Home Sex & Relationships
If you need urgent support, call 999 or go to your nearest A&E. To contact our Crisis Messenger (open 24/7) text THEMIX to 85258.
Read the community guidelines before posting ✨

Talking to people

Hi all,
I quite a lonely person and when I meet some one I'm able to make small talk with them, but after that I'm unable to have full conversation - I don't know what to talk to them about.

Recently I've met this girl I really like, but I don't know how to ask her out without getting anxious and I also worry what to talk to her about and how to have a conversation with her.

Does any one have any tips on what I can do, or how I can have enjoyable conversations with people.




  • Options
    SienaSiena Posts: 15,558 Skive's The Limit

    I find this hard too. But you said you can do smal talk? Small talk can lead to more in-depth conversations when let them. Like asking someone what they've done over the weekend and then you get to find out their hobbies and conversations can lead to other conversations that are less 'small' & if don't know what to talk about sometimes, is okay having silence isn't bad. And I know sometimes In my head i get stressed thinking about what else going to speak about instead of listening to other person lol but then I miss out on more conversation stressing about what to think about to say when people things to say about what they're talking about and just being interested in what people are saying ect and getting to know them and general stuff.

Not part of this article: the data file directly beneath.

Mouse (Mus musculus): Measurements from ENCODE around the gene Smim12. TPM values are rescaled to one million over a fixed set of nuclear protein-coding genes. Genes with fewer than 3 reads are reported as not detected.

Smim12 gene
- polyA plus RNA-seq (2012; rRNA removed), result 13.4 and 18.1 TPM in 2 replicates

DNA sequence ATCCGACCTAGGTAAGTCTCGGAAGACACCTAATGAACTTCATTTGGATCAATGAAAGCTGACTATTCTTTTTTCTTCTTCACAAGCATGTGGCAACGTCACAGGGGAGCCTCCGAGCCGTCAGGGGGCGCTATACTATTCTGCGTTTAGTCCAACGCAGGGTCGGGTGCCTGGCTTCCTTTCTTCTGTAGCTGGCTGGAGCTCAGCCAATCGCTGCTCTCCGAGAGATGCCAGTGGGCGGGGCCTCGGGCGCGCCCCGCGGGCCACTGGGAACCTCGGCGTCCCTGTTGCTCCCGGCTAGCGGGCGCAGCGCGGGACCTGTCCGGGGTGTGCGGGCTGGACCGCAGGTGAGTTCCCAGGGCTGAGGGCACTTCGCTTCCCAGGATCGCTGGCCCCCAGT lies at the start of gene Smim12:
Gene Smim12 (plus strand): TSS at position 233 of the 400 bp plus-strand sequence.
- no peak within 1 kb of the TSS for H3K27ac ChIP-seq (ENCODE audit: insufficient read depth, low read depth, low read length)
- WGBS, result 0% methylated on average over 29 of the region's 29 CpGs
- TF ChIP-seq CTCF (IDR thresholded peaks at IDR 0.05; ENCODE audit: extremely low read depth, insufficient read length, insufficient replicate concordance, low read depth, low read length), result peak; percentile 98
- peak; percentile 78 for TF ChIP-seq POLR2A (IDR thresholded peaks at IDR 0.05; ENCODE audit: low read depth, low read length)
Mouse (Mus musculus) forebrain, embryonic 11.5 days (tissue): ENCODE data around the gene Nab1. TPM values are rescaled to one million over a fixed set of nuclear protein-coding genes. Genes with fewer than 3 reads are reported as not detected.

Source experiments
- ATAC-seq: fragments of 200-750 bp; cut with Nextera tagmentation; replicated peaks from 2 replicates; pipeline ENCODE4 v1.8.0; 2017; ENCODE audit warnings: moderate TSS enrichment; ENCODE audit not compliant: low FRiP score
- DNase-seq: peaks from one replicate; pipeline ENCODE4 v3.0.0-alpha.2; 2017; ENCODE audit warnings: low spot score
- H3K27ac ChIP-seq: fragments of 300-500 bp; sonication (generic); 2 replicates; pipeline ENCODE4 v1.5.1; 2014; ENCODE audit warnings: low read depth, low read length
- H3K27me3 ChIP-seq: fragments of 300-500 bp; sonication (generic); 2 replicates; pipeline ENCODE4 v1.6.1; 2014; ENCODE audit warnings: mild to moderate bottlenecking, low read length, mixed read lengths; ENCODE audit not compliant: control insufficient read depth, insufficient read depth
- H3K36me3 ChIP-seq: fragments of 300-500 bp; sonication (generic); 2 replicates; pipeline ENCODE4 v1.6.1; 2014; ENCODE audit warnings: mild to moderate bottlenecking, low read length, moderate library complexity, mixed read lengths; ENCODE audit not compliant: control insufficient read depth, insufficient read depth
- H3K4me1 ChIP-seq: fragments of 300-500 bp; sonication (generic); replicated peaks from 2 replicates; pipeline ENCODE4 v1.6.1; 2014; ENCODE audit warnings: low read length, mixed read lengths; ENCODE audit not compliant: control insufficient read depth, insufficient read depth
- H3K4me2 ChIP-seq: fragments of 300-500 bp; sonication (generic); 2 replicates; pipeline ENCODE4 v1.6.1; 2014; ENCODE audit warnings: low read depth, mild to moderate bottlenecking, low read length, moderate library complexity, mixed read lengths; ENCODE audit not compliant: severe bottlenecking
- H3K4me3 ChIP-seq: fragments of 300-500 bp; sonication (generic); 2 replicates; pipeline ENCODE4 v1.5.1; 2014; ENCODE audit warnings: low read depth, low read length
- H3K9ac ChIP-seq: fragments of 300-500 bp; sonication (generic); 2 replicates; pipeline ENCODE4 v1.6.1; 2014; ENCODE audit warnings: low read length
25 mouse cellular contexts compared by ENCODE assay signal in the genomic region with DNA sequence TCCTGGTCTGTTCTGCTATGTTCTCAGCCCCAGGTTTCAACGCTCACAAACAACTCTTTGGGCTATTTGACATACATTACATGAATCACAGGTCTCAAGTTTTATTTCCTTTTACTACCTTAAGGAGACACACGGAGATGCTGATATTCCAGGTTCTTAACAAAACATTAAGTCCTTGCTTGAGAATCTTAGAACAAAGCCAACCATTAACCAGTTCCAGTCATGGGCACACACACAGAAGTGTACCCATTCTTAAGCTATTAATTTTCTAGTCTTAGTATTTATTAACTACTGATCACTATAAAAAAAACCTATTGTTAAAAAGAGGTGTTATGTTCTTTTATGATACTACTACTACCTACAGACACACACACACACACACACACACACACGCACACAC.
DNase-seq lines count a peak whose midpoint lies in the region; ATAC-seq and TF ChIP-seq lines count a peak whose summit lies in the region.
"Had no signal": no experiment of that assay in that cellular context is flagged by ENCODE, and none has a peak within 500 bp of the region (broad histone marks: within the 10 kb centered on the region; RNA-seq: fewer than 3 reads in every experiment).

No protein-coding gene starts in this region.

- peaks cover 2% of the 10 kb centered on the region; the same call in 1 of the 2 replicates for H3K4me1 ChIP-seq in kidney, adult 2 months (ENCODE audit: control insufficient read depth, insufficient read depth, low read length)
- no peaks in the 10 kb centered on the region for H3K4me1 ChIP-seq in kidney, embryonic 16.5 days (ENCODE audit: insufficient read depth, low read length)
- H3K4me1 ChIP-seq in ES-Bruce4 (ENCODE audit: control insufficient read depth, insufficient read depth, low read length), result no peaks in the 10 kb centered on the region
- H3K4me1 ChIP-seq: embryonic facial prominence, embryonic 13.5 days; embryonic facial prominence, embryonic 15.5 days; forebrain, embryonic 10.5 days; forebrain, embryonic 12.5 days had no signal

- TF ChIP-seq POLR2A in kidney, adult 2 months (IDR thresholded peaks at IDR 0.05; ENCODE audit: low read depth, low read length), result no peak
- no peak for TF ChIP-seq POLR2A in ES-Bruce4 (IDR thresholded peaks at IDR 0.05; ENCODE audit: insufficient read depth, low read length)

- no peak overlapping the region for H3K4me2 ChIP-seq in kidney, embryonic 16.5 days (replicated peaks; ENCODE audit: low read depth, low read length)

“And when they look at you, they won't see everything you've been through. They won't see the **** that turned to scars that began to fade with time. They won't see the heartbreaking things that shook up and changed your entire world. They won't know how many tears you cried or even what it was you were crying about. They won't see how strong you had to be because you had no other choice. What they will see though is how compassionate you are because you experienced pain. What they will see is how kind you are because you experienced how cruel the world is. What they will see is how good you are because you've seen how bad things or people can be. The difference between you and your experiences are who you choose to be, despite everything that could have turned you cold and unkind.You are the good the world needs and the best of us.” ~ Kirsten Corley